In his 2003 exhibit “Jinzu,” Daido explored this intimacy with nature as “mystical presence.” The term refers to mystical powers said to be accessible to advanced spiritual practitioners. He wanted to go beyond first impressions to see things more deeply, to try to convey the intrinsic nature of the fallen leaf, or rounded stone. When I first saw these photos in the Monastery dining hall, I was stunned into silence. Each decaying lotus leaf was a majestic tapestry of light and form reflecting a unique conflu- ence of conditions. His camera and eye, his way of seeing, had made an invitation, a request to be present with each particular being. I felt drawn in to the intimate world of each leaf, sensing the wabi flavor of early autumn, the growing season coming to a close. The dining room disappeared and I entered the world of the insentient, Daido’s beloved dharma playground. Daido’s deep love for the natural world found philosophical resonance in the writings of thirteenth-century Zen master Eihei Dogen. Here was the fresh, unfettered view he sought, poetic encouragement to drop the false dichotomies of human and nature, self and other, to awaken fully to the realm of non-duality. In countless dharma talks, workshops, and conferences, Daido explored the deeper meanings of Dogen’s “Teachings of the Insentient” and the truly vast world of mind-to-mind transmission. In Hearing with the Eye, Daido wrote, “When you are open and receptive, when you are alive and alert, everything is constantly teaching, constantly nourishing. These mountains and rivers, the great Earth and its boundless oceans are continually manifesting the words of the ancient teachers, continually expressing the truth of the universe.” Daido affirmed that every one of us has this capacity to “hear with the eye and see with the ear,” to find the original intrinsic clearness in our own insentient nature. He knew this deep in the marrow of his bones, and he wanted us to know it, too.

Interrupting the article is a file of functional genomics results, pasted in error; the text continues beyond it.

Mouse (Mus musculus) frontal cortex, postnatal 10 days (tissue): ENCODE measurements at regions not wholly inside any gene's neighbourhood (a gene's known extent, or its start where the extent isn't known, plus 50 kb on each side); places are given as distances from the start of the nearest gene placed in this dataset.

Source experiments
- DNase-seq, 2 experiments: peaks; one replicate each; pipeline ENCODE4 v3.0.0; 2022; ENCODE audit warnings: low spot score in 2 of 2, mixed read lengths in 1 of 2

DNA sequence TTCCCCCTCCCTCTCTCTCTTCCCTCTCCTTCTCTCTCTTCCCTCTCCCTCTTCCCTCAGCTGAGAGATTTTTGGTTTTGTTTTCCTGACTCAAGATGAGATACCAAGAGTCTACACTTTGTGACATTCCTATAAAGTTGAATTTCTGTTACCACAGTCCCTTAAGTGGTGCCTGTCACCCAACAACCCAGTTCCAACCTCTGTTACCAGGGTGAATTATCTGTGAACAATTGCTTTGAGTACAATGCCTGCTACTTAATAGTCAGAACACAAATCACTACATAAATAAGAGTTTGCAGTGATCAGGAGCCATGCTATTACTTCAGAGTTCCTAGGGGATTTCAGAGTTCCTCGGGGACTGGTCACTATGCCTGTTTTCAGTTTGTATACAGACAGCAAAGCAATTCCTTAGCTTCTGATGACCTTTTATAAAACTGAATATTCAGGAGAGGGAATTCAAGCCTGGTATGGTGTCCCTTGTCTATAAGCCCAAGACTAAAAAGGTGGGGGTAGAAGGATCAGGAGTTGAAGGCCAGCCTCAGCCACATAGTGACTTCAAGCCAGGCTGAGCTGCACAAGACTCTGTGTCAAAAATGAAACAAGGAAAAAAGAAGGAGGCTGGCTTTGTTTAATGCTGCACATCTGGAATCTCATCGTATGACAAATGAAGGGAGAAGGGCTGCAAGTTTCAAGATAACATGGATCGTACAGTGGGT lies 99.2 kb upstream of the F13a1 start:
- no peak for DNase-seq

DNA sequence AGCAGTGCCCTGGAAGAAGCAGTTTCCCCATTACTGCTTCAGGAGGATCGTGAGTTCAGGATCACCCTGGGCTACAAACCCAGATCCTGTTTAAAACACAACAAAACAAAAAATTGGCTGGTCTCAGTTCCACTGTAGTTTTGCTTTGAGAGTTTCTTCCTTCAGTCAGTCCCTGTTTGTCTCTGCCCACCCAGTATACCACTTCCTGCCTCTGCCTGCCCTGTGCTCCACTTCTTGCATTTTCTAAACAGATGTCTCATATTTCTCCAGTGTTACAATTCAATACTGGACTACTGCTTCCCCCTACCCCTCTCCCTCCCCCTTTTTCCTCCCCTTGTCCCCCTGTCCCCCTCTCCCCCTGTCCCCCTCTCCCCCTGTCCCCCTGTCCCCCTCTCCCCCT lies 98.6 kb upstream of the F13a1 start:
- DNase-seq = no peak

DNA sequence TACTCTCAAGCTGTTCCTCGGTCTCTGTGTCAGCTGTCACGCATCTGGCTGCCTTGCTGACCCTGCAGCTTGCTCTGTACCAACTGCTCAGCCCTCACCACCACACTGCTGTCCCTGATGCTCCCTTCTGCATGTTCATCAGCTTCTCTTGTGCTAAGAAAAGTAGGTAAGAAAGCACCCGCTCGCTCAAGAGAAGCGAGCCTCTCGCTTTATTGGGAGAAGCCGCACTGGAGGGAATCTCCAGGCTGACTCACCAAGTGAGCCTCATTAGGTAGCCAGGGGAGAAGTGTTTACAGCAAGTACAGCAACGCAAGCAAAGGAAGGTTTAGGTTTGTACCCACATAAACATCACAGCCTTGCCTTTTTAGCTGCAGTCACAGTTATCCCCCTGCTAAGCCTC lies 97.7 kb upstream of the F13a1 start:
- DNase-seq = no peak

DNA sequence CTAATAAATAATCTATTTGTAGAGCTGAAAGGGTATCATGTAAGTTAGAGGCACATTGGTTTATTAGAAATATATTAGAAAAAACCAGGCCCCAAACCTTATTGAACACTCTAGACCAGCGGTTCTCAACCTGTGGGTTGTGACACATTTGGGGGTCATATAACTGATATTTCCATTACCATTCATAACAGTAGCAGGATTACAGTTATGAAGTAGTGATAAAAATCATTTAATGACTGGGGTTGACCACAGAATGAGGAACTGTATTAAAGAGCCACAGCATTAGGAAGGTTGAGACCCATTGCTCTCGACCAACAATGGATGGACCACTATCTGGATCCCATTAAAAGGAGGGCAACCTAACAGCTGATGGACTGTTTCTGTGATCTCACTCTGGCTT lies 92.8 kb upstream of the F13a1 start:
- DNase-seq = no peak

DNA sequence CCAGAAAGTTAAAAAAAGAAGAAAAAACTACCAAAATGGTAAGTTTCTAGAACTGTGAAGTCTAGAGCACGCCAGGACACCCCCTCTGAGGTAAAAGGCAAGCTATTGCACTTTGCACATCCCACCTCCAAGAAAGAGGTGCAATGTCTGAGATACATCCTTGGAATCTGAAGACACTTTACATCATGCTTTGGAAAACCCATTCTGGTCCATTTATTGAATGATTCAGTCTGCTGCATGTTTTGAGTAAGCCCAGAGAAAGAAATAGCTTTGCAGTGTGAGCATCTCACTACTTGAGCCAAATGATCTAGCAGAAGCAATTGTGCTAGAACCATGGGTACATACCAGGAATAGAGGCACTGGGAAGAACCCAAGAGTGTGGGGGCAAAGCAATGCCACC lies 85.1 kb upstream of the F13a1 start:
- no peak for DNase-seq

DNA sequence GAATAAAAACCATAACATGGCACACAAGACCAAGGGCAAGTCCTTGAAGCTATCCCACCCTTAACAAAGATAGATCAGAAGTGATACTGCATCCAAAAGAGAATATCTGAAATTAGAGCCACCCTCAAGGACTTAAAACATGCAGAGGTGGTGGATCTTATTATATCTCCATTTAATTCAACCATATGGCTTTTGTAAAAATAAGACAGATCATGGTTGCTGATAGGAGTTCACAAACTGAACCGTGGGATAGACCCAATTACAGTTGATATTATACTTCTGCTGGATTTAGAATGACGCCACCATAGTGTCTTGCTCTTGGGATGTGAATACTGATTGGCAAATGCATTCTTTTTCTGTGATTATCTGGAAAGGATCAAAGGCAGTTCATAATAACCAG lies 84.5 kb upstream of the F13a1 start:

He provided opportunities to receive these teachings wherever he could. He took students on field trips to the mountains, sharing his wilderness dharma practice in the silence of a canoe or campfire meditation. He invited Buddhist environmentalists like me to come teach at the Monastery, to engage thorny issues of consumerism and climate change. He began water quality monitoring at Raquette Lake in the Adirondacks, eventually building a small retreat cabin at this launch site for the wilderness retreats. As long as he was able, he led the sangha on the annual pilgrimage up Mount Tremper, honoring the presence of the mountain in the practice community.